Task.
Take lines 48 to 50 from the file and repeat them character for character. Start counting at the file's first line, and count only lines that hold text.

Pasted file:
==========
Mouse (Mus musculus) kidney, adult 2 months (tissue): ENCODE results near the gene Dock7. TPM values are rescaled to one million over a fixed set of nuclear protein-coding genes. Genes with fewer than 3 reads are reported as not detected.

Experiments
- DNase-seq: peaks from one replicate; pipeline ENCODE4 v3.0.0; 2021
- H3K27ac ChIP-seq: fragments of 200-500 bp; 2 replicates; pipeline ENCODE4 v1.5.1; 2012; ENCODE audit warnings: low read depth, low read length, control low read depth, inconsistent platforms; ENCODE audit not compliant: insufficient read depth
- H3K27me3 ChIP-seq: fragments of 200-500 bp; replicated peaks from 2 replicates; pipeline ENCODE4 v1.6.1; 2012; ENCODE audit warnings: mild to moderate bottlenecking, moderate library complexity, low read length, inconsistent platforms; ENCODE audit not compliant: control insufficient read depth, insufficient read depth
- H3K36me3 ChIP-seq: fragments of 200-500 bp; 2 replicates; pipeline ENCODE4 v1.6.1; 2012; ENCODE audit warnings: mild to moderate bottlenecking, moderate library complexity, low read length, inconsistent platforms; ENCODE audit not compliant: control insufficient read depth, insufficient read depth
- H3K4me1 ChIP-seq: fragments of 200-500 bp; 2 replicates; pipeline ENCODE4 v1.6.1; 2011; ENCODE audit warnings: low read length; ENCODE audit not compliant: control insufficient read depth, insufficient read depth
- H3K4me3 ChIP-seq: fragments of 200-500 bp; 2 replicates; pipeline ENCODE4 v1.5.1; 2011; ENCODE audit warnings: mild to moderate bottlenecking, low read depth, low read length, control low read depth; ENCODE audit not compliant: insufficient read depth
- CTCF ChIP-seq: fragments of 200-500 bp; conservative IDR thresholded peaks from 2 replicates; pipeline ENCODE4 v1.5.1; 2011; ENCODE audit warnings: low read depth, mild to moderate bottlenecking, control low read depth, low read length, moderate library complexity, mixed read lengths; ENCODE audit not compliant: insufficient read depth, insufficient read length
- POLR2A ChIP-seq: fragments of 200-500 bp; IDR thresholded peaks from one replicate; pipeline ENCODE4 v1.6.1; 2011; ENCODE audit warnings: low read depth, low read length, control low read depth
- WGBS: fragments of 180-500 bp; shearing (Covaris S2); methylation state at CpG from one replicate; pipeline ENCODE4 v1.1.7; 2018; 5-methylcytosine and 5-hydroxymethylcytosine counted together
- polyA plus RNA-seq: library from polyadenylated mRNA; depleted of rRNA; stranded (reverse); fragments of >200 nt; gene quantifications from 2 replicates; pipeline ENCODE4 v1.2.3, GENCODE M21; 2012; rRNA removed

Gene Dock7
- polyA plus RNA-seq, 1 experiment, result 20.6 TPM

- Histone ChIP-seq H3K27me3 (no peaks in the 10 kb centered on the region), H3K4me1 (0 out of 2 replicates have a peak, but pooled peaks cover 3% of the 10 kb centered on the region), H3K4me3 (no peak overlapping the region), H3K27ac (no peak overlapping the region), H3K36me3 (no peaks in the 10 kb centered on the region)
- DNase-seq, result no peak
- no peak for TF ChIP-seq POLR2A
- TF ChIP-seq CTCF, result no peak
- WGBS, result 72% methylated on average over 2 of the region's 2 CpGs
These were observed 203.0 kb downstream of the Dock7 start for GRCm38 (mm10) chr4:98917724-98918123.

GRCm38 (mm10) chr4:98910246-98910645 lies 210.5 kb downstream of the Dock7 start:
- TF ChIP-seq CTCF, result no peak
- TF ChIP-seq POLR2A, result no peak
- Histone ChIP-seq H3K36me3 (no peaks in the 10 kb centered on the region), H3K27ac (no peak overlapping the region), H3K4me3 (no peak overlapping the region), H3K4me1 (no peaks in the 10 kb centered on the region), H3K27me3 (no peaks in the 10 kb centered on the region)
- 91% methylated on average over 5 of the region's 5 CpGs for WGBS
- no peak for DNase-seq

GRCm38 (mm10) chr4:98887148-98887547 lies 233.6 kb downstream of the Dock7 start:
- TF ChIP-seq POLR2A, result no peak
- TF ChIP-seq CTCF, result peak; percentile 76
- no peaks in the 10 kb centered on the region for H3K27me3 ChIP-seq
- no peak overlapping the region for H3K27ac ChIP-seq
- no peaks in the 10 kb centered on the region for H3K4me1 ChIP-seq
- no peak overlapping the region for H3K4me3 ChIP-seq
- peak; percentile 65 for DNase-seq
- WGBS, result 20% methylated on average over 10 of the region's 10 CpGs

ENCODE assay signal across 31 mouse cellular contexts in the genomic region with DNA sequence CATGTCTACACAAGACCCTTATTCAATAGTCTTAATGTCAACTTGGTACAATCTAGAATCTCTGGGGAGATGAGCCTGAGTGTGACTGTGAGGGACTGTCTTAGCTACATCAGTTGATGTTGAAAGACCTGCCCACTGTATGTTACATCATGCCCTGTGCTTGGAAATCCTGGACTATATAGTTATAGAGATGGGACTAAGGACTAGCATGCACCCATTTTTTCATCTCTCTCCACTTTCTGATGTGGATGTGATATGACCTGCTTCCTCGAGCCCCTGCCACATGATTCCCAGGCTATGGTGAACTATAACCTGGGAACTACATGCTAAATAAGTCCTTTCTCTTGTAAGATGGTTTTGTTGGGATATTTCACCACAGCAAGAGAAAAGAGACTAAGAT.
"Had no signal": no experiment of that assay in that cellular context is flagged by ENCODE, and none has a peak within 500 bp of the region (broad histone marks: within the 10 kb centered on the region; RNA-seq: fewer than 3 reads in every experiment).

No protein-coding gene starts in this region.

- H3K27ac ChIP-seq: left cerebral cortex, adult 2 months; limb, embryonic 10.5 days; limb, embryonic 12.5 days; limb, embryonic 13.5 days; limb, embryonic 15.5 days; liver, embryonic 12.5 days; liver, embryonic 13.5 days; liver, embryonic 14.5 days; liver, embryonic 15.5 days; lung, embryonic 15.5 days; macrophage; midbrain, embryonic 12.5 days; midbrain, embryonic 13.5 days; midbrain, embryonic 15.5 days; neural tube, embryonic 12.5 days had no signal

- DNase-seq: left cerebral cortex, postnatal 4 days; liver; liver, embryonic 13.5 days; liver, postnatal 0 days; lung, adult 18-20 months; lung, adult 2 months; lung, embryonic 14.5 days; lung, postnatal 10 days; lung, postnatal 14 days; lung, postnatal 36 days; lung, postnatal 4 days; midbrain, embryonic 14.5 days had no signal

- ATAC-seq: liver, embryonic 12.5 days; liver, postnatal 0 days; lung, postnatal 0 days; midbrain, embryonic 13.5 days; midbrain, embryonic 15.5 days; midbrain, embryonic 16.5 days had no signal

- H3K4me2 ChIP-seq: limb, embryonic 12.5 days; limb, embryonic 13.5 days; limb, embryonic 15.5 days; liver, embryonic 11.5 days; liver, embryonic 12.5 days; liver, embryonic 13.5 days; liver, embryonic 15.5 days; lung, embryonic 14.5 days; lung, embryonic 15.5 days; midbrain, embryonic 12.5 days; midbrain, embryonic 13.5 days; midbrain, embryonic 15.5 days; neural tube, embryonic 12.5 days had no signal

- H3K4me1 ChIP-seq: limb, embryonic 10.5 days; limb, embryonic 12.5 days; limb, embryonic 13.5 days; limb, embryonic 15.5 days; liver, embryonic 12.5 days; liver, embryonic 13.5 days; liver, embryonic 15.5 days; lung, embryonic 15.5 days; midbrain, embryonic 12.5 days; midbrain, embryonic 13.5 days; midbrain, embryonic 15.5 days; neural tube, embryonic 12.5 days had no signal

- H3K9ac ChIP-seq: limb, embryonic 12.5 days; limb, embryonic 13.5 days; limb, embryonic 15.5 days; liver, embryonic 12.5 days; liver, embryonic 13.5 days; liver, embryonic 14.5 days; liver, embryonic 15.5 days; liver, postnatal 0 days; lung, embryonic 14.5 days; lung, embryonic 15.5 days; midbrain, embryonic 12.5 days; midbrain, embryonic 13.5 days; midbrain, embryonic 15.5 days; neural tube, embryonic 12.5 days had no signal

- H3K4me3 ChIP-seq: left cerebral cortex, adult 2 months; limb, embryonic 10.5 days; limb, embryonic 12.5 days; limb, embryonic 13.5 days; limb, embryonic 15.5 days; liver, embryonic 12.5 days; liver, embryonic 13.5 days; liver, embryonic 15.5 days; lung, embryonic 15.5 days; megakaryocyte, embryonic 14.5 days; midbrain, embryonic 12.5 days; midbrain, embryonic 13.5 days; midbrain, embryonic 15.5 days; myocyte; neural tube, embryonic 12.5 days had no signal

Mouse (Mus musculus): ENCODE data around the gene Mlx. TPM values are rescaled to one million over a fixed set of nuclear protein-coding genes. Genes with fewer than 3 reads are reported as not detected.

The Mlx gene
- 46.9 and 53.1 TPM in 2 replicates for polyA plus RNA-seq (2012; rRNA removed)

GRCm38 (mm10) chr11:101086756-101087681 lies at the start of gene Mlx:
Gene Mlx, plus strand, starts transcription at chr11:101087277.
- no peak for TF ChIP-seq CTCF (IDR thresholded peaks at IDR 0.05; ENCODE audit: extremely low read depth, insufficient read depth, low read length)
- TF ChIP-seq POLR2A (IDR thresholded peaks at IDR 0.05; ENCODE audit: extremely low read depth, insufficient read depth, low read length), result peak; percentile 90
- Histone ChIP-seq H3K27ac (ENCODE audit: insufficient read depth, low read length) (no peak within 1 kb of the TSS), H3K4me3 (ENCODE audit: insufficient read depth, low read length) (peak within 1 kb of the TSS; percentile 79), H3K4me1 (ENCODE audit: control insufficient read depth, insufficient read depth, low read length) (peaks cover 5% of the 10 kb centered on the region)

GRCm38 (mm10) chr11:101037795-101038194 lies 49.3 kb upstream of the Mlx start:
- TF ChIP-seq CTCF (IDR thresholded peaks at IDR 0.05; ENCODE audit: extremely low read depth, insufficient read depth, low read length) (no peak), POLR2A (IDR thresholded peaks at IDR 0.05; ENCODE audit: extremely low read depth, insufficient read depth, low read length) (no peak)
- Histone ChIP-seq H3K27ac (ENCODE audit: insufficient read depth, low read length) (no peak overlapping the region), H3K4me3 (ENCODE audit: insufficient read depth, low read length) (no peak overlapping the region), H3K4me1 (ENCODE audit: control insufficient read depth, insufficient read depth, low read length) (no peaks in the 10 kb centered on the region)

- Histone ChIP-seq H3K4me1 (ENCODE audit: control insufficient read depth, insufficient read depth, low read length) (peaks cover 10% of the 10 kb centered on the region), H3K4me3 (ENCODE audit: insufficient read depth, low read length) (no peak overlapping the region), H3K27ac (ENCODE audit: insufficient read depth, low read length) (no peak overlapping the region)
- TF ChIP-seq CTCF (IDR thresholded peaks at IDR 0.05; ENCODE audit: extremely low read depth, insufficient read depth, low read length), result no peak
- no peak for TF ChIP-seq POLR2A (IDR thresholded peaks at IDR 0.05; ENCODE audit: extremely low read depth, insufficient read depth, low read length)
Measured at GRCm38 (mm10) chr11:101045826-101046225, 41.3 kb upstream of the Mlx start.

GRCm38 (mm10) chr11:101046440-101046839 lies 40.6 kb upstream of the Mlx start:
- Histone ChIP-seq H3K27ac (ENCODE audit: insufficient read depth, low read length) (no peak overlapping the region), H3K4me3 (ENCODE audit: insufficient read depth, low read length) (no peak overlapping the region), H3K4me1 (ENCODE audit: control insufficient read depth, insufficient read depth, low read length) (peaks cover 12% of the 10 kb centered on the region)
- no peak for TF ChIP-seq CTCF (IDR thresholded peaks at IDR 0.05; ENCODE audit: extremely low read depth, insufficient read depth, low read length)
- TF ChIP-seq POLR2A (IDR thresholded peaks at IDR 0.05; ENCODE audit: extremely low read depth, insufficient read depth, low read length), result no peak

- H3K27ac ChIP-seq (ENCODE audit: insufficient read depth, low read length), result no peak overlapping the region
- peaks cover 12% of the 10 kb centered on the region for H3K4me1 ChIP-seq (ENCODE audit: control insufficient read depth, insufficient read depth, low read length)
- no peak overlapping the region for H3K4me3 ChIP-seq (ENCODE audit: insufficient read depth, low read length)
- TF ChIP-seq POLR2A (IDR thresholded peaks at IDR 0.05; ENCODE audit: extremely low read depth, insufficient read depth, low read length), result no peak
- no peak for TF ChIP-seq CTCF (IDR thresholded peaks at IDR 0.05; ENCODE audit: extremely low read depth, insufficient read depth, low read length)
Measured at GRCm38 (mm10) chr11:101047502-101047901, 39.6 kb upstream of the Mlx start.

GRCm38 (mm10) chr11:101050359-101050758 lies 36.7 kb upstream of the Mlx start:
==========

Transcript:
- 46.9 and 53.1 TPM in 2 replicates for polyA plus RNA-seq (2012; rRNA removed)

GRCm38 (mm10) chr11:101086756-101087681 lies at the start of gene Mlx:
Gene Mlx, plus strand, starts transcription at chr11:101087277.